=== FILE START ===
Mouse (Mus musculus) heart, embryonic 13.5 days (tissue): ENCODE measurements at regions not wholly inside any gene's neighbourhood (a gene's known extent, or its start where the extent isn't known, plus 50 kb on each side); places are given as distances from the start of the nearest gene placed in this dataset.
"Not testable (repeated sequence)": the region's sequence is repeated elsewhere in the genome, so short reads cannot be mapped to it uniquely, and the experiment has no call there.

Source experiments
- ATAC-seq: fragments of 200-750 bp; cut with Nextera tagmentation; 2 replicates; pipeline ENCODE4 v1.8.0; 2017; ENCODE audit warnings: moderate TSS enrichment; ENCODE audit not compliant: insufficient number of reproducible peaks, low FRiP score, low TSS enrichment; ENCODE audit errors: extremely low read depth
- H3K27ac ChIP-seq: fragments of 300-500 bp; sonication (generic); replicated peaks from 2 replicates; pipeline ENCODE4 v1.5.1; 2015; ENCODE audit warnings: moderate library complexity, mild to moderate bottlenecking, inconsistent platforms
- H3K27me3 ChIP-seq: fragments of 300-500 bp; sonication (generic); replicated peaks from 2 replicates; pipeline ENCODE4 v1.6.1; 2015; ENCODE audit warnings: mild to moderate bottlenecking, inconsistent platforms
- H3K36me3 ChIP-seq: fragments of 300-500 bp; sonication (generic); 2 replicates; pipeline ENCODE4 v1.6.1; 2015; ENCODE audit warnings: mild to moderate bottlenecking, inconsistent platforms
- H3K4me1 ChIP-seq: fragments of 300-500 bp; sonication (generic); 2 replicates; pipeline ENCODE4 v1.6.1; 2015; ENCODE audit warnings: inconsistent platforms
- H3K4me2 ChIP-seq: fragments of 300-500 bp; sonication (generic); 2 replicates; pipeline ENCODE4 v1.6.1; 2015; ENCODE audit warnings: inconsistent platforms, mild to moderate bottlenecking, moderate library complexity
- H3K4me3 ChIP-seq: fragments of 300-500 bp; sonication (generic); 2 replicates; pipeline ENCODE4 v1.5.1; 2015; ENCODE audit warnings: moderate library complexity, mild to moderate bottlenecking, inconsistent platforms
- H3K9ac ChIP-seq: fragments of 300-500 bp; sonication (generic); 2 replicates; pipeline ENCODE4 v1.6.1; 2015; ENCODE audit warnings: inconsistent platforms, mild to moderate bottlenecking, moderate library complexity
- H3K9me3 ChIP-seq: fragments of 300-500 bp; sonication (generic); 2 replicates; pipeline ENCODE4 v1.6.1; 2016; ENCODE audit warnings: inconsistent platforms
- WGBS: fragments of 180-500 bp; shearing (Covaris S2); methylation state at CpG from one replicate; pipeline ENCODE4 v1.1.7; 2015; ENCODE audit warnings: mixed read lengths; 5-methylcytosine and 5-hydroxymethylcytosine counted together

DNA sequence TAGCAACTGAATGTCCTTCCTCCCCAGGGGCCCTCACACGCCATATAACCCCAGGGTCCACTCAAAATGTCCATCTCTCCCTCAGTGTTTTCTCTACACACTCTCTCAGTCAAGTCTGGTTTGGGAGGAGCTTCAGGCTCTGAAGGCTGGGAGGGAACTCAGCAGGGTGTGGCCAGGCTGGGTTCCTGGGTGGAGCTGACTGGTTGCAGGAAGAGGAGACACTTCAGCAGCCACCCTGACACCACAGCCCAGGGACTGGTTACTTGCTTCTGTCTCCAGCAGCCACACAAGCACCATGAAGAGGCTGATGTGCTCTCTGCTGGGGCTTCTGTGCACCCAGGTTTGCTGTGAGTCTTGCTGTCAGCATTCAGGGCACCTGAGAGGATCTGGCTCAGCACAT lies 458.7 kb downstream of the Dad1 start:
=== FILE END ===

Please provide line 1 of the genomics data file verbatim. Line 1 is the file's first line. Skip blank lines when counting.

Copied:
Mouse (Mus musculus) heart, embryonic 13.5 days (tissue): ENCODE measurements at regions not wholly inside any gene's neighbourhood (a gene's known extent, or its start where the extent isn't known, plus 50 kb on each side); places are given as distances from the start of the nearest gene placed in this dataset.